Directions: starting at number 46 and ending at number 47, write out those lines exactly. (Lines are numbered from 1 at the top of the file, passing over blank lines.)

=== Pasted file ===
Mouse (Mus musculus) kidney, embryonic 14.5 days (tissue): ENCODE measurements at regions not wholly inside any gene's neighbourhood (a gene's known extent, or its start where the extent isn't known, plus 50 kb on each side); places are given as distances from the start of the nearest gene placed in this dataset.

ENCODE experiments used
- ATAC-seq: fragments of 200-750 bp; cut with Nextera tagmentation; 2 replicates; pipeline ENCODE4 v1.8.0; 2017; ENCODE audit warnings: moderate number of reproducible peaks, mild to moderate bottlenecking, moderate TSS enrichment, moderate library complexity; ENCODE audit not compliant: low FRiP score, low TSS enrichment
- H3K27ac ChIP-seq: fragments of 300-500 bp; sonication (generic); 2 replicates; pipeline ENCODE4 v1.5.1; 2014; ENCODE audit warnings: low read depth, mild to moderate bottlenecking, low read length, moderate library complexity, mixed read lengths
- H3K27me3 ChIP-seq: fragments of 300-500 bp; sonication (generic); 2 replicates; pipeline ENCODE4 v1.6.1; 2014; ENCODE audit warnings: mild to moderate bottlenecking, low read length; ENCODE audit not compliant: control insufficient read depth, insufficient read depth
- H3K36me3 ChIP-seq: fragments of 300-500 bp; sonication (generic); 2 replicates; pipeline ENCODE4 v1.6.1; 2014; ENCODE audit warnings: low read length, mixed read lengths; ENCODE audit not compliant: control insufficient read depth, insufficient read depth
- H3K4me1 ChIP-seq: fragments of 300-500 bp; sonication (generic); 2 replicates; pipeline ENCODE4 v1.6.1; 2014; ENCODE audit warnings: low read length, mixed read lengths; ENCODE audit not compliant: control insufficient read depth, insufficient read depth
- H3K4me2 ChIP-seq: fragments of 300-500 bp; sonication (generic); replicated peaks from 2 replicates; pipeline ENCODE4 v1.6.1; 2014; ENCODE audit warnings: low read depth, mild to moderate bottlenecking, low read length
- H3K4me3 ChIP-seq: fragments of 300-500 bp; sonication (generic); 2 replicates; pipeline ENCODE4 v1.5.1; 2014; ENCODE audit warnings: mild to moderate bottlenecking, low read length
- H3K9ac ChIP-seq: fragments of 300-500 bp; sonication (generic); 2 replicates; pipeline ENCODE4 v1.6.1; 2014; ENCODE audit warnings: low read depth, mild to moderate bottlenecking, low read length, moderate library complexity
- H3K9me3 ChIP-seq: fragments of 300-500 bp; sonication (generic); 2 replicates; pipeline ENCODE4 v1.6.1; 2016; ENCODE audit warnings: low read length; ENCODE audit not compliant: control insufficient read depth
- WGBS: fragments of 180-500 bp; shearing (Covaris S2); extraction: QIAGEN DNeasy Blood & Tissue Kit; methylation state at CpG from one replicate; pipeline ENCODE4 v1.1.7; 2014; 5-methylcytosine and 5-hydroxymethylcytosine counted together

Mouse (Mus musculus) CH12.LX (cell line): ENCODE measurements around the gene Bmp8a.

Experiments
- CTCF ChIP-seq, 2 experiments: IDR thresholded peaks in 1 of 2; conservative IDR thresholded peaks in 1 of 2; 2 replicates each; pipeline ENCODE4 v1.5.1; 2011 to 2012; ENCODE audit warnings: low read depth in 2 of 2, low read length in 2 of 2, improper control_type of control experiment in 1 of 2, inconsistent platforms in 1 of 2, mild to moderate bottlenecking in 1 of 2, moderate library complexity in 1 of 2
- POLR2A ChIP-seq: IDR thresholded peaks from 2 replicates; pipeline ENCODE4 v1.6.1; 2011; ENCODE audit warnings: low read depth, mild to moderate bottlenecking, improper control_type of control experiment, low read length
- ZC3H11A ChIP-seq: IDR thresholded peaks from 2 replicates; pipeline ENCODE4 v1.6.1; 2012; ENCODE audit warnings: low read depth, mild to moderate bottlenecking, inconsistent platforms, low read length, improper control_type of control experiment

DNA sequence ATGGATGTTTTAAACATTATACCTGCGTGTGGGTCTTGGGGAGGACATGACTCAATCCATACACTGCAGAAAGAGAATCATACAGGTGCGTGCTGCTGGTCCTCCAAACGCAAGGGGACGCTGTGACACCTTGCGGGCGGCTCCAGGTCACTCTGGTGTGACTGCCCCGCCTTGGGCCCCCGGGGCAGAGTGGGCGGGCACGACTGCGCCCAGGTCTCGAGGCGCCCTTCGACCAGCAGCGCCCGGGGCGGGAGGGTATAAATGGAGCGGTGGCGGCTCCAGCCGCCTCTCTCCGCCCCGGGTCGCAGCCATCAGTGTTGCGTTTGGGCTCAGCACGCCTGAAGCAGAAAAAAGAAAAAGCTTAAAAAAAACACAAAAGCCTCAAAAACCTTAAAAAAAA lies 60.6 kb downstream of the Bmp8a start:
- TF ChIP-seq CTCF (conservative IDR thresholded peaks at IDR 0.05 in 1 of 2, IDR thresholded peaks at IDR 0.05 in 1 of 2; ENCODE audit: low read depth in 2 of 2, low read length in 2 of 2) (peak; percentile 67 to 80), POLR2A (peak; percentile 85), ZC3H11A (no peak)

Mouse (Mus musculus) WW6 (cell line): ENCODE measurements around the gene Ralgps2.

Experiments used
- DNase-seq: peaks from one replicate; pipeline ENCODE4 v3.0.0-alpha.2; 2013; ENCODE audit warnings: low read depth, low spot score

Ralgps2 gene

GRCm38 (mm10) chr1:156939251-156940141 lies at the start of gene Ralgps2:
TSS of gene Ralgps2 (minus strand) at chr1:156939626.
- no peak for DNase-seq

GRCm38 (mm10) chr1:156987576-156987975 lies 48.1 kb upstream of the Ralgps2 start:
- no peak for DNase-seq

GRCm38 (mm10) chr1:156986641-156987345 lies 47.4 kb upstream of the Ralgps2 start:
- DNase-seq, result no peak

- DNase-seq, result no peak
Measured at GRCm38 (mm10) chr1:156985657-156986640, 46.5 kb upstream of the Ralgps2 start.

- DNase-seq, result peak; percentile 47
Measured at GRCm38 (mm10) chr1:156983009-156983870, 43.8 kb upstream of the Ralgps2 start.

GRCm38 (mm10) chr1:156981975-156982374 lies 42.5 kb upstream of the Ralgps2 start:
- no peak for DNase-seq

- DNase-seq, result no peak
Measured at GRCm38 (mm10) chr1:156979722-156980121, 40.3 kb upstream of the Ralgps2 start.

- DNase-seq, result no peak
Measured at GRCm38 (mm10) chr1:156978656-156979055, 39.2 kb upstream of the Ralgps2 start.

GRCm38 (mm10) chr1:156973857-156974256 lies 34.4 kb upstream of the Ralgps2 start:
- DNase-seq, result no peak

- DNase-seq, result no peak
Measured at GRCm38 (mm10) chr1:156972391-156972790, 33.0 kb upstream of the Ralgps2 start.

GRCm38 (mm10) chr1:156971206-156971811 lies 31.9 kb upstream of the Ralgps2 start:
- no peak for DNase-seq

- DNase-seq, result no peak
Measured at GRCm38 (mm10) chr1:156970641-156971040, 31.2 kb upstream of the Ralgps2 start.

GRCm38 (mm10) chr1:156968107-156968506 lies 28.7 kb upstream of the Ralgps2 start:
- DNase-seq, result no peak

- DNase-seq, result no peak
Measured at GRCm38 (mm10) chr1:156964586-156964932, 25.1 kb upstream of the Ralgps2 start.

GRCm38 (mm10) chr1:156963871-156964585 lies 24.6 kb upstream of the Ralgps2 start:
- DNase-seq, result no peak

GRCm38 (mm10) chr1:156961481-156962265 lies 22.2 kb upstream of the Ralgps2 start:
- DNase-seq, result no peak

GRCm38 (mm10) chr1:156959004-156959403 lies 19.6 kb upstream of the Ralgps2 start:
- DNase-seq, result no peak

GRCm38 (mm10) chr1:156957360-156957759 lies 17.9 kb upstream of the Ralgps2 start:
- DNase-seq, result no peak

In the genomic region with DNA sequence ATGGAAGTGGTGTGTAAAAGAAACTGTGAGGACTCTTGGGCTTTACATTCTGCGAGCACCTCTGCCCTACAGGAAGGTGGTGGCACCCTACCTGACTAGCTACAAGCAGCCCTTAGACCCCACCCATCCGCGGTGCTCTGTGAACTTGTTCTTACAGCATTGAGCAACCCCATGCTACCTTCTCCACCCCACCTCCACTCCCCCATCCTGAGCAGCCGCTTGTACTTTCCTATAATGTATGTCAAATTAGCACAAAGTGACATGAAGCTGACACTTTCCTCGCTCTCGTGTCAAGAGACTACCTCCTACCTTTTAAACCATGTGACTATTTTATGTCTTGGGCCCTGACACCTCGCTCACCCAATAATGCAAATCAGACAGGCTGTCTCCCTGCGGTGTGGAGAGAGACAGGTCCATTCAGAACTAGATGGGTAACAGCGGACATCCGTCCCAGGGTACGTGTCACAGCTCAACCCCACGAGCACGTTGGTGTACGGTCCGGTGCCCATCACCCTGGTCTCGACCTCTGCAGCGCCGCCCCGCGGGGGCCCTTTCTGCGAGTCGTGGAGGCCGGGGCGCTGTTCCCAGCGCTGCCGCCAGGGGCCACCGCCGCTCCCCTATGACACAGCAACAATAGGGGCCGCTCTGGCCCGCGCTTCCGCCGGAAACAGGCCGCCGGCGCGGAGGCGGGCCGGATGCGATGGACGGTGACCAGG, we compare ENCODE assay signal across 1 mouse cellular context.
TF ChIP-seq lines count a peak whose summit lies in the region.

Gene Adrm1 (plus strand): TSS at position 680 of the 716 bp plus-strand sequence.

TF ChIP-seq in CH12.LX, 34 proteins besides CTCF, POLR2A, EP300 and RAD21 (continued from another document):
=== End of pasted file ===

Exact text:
- no peak for DNase-seq

- DNase-seq, result no peak